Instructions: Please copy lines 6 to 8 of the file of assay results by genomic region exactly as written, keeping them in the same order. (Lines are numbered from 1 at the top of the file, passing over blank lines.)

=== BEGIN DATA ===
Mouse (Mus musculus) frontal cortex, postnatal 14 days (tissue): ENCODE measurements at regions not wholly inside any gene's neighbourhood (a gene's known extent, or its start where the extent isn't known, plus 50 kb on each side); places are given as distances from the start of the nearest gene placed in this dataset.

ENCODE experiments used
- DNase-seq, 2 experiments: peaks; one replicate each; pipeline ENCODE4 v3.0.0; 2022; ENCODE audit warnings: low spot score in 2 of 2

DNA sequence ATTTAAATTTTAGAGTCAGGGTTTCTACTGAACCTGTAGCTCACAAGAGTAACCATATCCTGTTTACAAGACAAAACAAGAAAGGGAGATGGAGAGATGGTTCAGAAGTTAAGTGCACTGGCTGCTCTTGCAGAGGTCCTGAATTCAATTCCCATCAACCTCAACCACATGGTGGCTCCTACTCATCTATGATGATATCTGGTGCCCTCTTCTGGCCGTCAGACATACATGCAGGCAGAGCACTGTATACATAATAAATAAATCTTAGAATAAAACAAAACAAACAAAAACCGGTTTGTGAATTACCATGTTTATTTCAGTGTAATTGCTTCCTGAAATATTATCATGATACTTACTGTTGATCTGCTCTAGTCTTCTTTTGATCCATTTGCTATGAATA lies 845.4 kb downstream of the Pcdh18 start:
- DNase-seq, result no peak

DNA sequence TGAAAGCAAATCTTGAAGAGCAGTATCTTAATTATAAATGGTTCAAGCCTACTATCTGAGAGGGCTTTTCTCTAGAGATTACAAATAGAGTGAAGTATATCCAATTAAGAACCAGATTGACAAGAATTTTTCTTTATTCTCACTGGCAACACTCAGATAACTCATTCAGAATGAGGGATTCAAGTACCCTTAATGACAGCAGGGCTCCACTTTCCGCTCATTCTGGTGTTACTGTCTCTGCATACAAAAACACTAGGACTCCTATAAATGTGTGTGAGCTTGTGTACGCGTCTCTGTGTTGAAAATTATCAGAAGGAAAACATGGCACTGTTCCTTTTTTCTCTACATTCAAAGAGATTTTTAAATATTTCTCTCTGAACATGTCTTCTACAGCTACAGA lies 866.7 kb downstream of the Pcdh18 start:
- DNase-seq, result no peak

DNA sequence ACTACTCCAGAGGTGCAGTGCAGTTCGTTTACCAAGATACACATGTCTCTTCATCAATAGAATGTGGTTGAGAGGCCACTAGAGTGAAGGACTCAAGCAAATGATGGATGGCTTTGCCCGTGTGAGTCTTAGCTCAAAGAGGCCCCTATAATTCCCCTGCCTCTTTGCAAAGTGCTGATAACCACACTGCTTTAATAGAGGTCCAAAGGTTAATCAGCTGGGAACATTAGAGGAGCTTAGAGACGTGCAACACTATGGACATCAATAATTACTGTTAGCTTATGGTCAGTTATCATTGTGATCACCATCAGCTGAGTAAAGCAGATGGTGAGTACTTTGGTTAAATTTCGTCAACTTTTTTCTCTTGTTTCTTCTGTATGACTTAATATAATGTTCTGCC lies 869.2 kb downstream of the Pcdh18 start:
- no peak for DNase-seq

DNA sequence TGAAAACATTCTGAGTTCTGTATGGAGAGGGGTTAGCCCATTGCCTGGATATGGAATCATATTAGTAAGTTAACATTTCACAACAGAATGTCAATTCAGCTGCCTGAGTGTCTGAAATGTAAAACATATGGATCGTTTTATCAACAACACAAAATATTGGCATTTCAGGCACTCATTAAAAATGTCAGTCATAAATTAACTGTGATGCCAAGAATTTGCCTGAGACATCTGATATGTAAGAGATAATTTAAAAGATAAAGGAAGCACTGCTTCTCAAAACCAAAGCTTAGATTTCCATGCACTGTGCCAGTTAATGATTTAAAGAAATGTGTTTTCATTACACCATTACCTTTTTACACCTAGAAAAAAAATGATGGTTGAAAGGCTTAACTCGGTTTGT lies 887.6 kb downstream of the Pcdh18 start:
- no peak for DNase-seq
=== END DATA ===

DNA sequence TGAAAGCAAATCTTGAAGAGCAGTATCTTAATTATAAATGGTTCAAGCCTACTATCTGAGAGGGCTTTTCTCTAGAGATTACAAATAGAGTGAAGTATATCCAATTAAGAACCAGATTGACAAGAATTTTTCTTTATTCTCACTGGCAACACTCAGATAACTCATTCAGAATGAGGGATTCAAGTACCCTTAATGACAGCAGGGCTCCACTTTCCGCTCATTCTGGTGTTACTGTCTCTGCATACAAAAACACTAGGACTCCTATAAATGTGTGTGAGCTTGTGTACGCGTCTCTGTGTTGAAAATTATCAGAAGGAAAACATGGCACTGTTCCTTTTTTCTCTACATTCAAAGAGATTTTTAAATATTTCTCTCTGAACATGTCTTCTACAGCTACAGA lies 866.7 kb downstream of the Pcdh18 start:
- DNase-seq, result no peak

DNA sequence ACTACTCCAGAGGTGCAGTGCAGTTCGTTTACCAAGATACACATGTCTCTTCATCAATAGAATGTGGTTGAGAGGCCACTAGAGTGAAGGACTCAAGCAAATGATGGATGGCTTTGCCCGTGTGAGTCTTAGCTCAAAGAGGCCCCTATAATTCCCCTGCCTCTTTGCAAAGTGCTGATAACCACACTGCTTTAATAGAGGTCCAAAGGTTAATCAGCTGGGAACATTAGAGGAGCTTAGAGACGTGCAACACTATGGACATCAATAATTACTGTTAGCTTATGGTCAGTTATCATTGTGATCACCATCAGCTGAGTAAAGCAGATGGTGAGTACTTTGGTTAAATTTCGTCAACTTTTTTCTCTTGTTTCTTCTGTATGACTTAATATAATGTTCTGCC lies 869.2 kb downstream of the Pcdh18 start: